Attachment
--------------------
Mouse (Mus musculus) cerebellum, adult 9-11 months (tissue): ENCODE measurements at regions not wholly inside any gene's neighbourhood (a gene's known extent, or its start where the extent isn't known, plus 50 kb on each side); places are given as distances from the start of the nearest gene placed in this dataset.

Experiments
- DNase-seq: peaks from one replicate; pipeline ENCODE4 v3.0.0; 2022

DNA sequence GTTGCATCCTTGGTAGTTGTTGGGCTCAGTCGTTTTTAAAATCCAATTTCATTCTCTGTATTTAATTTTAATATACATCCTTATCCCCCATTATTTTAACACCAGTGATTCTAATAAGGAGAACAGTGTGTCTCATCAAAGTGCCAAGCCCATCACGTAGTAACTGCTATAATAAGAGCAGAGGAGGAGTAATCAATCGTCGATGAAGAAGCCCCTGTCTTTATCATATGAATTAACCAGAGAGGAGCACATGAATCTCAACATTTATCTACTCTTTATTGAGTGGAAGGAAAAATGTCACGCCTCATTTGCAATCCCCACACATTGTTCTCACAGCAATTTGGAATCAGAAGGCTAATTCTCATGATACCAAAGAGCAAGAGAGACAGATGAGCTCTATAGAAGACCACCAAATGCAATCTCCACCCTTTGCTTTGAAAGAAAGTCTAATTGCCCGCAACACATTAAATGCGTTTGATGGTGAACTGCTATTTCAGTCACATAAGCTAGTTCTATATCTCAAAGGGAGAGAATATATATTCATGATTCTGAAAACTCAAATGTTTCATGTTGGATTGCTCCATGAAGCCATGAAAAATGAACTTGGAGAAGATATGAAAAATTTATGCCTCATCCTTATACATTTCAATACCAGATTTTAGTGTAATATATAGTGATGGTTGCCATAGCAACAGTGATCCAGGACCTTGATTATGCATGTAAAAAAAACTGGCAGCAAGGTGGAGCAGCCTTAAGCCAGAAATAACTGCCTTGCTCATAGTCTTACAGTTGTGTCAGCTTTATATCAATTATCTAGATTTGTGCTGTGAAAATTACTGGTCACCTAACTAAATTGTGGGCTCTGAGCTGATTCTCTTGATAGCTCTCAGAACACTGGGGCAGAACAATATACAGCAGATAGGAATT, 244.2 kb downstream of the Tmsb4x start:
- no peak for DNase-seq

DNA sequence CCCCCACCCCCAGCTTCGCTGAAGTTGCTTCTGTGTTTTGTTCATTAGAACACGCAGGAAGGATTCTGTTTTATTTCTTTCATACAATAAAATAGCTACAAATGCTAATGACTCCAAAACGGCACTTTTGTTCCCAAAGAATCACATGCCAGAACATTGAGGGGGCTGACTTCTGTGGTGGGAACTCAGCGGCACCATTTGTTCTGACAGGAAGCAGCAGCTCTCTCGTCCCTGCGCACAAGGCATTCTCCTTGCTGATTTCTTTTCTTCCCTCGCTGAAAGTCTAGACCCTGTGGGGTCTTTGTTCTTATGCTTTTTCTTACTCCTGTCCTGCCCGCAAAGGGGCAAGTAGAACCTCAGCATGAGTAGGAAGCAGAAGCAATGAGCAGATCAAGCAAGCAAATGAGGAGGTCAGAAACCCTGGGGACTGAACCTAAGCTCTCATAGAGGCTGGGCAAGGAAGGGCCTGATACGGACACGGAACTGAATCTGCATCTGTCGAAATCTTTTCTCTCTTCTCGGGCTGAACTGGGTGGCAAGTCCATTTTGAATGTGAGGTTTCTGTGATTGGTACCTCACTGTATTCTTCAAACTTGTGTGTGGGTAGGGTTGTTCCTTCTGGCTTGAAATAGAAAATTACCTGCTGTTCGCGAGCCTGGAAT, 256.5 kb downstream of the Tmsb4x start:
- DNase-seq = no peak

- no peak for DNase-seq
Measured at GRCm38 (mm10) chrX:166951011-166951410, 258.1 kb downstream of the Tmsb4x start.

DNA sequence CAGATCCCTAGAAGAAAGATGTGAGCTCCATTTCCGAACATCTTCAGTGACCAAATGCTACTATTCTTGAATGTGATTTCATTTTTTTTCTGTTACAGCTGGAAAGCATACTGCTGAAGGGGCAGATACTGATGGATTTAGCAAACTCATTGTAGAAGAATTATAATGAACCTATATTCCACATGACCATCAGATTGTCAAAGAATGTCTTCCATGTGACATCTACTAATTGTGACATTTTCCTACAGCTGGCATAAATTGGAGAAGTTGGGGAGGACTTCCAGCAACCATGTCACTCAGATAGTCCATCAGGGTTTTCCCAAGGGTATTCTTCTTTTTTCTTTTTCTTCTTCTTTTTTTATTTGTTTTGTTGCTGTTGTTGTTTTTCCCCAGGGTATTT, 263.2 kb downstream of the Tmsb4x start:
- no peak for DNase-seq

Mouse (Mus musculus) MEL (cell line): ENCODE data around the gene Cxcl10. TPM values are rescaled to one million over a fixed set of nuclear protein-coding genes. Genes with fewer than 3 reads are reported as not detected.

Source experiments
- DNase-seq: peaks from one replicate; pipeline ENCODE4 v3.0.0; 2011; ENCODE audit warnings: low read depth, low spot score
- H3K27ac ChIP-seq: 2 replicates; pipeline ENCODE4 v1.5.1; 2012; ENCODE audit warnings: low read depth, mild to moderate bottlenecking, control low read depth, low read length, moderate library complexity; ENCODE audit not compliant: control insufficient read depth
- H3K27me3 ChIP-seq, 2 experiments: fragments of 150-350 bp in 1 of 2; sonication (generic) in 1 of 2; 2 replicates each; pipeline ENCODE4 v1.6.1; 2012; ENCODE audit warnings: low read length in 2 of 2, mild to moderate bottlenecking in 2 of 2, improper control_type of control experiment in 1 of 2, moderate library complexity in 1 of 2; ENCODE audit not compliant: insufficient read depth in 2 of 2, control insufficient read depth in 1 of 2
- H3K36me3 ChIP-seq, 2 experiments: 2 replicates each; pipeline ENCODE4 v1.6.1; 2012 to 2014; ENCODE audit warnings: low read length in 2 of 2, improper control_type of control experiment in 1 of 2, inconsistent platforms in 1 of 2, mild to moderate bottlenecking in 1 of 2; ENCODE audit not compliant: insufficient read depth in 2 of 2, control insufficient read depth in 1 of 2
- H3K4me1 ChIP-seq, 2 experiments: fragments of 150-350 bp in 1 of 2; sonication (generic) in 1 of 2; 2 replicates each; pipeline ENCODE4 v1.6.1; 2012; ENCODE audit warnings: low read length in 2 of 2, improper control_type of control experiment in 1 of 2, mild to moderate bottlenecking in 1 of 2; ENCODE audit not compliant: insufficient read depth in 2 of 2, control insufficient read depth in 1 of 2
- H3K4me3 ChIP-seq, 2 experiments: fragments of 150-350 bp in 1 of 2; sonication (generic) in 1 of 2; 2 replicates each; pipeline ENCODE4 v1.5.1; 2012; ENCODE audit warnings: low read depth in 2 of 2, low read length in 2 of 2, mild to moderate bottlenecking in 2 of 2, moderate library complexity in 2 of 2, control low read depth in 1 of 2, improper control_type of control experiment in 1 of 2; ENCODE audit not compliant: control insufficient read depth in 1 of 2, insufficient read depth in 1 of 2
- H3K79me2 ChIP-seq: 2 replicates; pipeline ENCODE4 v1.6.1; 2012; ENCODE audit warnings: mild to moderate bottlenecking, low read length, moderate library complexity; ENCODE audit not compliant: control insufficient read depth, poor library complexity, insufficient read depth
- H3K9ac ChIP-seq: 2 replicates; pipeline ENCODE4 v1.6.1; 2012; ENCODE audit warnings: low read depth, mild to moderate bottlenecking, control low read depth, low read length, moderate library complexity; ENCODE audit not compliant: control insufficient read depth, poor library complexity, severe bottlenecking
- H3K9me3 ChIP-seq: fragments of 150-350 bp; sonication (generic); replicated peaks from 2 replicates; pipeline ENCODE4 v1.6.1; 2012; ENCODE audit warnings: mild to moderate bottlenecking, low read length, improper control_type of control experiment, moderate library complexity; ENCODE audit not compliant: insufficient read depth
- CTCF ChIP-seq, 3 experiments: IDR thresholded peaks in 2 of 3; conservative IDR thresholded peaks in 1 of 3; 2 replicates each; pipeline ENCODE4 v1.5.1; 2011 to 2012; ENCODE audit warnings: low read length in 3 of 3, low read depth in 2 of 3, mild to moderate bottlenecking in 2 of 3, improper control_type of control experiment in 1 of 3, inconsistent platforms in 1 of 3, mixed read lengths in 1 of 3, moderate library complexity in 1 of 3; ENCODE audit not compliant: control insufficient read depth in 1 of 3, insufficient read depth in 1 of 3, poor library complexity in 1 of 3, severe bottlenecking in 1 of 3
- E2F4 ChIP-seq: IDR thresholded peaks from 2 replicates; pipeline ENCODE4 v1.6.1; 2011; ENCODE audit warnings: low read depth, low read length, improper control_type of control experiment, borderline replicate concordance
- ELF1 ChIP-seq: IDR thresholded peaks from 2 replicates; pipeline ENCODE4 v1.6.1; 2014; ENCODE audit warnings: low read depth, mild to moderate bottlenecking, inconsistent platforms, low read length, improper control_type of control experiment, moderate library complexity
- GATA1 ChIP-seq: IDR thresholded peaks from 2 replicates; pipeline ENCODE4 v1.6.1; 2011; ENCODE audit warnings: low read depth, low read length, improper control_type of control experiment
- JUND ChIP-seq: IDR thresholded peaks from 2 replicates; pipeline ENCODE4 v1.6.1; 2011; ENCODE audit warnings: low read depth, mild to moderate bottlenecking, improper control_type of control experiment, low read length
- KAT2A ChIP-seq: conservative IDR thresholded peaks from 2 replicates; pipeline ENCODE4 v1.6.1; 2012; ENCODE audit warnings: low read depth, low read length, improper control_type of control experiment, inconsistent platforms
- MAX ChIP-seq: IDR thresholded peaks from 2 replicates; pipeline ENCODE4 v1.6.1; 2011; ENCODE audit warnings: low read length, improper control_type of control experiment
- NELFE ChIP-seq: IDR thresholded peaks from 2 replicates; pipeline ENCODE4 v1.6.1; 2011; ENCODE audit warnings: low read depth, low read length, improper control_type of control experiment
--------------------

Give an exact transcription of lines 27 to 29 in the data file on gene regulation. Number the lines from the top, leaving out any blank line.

- JUND ChIP-seq: IDR thresholded peaks from 2 replicates; pipeline ENCODE4 v1.6.1; 2011; ENCODE audit warnings: low read depth, mild to moderate bottlenecking, improper control_type of control experiment, low read length
- KAT2A ChIP-seq: conservative IDR thresholded peaks from 2 replicates; pipeline ENCODE4 v1.6.1; 2012; ENCODE audit warnings: low read depth, low read length, improper control_type of control experiment, inconsistent platforms
- MAX ChIP-seq: IDR thresholded peaks from 2 replicates; pipeline ENCODE4 v1.6.1; 2011; ENCODE audit warnings: low read length, improper control_type of control experiment